Those who missed DISTRICT B-13 missed a superb filmed entertainment, but it will in no way impede an appreciation for its equally superb sequel, DISTRICT 13: ULTIMATUM. As with its predecessor, this is a social satire cleverly disguised as an action-thriller that succeeds on every level. Actually, it succeeds better than most films that confine themselves to only one of those genres. Once again we have a sharply written class struggle set in a near future that is just far enough removed from the present to allow for flexibility of situation, and just close enough to smack of urgent timeliness. And once again we have preternaturally graceful and even more preternaturally gravity-defying parkour, executed by stars Cyril Raffaelli (who also choreographed the martial arts) and David Belle (who invented parkour).
Its 2016, three years after the last film. Promises made by the French government to tear down the wall that confines the socially and ethnically undesirable residents of the eponymous district, rife with violent gangs and even more violent tattoos, have gone unfulfilled. This has left Leito (Belle), the anarchist amid anarchists, to blow up the wall a little at a time and all by himself. This does not set well with the gang leaders who still run the area along ethnic lines, and who see the wall as a fortress protecting their interests. Meanwhile, Damien (Raffaelli), the good cop in an iffy system, is taking down Paris drug lords and doing it pretty much all by himself. Certainly the SWAT team that assists him is more easily stymied despite their firepower than Damien is on his own with little more than his wits and a pertly cut disguise.
Soon, though, there is a nefarious plot that will unite them, one hatched by even more nefarious corporate types to foment a class war, destroy District 13, and make a huge profit for all concerned. All it takes is framing Damien, planting some dead cops in District 13, and convincing the President of the Republic that its in the countrys interest to flatten the real estate and make room for middle-class voters. To Bessons credit, his President, played with a surprising subtlety by Phillippe Torreton, isnt just a politician on the make, but rather a politician with a baseline moral fiber. In a piquant choice, the villain of the piece is the fancifully and not at all Gallically monikered Walter Gassman, a name whose Germanic roots cleverly conjure up images of both petroleum and Zyklon B.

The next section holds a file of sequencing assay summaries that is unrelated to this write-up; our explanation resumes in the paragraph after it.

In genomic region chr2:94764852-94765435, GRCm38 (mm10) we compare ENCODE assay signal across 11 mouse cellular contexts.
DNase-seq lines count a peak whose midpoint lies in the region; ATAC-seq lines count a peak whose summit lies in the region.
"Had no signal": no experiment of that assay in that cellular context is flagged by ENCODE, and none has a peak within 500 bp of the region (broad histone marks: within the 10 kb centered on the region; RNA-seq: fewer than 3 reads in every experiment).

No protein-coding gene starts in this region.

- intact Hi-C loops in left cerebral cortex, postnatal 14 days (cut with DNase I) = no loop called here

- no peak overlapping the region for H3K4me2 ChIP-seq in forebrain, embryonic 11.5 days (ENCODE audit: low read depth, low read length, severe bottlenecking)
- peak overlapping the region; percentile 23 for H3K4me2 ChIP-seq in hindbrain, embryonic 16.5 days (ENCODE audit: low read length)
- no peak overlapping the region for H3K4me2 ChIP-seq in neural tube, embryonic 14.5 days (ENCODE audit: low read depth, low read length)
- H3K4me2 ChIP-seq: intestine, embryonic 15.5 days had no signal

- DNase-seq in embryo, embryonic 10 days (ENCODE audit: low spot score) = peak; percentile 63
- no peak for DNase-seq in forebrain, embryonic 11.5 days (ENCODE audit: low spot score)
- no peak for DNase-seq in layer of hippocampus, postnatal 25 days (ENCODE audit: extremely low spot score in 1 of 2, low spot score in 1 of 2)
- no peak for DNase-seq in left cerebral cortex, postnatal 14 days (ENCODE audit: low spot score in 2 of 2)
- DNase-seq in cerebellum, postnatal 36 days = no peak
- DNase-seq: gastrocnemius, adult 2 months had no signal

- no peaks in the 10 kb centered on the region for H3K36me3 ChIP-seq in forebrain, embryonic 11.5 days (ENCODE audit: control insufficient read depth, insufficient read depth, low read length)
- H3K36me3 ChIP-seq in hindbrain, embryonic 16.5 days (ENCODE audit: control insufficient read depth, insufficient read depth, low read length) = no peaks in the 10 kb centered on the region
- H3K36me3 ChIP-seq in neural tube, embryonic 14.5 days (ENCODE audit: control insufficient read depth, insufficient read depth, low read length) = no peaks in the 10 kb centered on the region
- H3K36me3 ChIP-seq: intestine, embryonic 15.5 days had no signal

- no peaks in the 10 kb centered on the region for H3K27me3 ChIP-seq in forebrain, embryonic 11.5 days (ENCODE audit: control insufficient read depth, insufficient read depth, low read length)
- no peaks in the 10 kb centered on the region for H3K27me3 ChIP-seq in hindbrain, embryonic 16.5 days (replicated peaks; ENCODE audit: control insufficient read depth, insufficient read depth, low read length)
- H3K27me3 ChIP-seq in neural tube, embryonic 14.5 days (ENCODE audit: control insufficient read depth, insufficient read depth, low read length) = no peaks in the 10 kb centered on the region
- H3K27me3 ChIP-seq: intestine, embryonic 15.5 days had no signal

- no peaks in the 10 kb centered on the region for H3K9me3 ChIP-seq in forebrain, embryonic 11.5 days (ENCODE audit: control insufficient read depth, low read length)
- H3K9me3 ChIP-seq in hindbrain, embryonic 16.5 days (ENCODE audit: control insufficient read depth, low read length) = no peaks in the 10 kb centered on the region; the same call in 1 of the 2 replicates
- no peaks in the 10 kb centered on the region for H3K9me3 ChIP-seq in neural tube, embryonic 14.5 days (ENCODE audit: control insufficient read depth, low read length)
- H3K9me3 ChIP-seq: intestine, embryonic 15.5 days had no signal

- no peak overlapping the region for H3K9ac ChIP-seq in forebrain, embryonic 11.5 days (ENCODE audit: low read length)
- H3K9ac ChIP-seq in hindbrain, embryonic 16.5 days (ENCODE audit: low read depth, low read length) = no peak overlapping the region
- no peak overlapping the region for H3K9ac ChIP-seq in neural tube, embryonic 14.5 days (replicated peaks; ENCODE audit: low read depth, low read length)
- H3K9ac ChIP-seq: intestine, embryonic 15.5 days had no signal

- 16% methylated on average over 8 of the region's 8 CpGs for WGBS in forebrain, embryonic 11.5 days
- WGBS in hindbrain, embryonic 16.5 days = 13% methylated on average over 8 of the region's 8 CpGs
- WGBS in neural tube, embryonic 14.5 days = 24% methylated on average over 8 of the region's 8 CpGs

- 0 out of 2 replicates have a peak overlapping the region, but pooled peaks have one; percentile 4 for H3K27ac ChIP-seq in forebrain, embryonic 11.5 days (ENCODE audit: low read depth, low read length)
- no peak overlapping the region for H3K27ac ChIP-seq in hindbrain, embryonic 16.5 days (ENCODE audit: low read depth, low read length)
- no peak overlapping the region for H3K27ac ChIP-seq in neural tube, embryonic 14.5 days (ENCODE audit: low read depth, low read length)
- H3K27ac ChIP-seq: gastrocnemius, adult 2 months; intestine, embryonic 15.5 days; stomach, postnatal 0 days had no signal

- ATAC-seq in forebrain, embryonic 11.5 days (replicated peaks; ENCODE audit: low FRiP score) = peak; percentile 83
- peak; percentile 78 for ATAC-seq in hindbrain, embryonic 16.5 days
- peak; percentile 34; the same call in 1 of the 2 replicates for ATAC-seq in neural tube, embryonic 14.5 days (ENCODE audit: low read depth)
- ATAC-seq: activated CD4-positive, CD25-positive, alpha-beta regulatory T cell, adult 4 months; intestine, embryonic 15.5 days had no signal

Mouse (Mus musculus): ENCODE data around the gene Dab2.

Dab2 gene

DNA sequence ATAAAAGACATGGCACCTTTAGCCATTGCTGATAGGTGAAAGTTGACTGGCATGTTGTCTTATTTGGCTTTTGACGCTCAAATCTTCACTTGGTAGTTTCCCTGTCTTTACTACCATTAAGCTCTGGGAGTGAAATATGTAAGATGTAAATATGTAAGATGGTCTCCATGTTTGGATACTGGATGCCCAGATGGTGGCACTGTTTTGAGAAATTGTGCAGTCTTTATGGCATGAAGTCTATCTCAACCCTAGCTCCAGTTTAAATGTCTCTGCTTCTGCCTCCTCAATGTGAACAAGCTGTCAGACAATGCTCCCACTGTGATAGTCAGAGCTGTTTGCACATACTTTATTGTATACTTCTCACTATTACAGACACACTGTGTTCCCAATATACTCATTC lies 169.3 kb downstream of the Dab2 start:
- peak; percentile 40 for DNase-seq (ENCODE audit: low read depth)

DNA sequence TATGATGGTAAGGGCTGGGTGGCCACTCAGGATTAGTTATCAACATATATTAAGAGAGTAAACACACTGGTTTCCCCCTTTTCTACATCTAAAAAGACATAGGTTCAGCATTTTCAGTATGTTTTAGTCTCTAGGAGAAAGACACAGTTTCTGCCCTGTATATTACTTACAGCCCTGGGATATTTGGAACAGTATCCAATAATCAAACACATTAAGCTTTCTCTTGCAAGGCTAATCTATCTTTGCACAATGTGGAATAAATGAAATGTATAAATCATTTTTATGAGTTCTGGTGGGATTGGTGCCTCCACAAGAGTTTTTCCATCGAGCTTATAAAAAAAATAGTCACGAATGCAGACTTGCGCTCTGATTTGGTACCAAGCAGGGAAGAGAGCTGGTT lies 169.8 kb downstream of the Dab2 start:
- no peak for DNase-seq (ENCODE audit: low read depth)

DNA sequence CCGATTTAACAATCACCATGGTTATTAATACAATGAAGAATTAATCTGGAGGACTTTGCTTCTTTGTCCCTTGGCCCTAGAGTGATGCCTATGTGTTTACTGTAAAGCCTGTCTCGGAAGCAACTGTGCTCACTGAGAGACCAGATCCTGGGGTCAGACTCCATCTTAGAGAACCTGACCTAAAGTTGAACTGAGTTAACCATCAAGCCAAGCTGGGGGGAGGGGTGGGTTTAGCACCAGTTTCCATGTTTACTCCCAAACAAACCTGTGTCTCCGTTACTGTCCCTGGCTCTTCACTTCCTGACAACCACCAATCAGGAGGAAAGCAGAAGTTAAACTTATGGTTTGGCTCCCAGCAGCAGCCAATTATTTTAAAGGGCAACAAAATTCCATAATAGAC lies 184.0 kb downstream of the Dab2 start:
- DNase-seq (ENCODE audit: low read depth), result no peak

If there is anything resembling a flaw in this film it is not getting the buddies together soon enough. The compensation is to give them each a chance to go through their action paces alone, the better to appreciate the nuances each brings. Raffaelli, showing a cool detachment during even the most vigorous exertions; Belle exhibiting a, you will pardon the term, joie-de-vivre in the sheer physicality of it all. Forget the slo-mo that intrudes on the action sequences as both men play fast and loose with the laws of physics. Even at 32 frames per second, these guys leave no doubt that they can fly. As with the last film, the best move is the one that is the least flashy. After leaping off buildings, barreling over walls, across ceilings, and saving a Van Gogh from oblivion while simultaneously fending off a bevy of bad buys, Rafaelli jumps into a car. Its not a convertible and the door is not open, but from a standing start, he glides into the drivers seat without so much as skimming the window frame.
The dialogue transcends the limitations of subtitling with its deft, character-driven humor. The situations are deadly, and so is the witty élan that suffuses the script by Luc Besson. Damien and Leito engage in philosophical repartee, tongue-in-cheek chiding, and dazzling moves while being followed by a camera that matches them move for move as they negotiate the district they are trying to save and the government they are trying to clean up, both of which are trying to kill them.
DISTRICT 13: ULTIMATUM is a fable from a land that elevated that genre to literature a long time ago. Its smart, irreverent, and fiendishly fun even as it pushes the limits of credulity, with such delightful tomfoolery as a flashing braid of slicing death. This is an intelligent parsing of the difficulties of multiculturalism, the failings of social welfare systems, and a new take on family values to give everyone pause.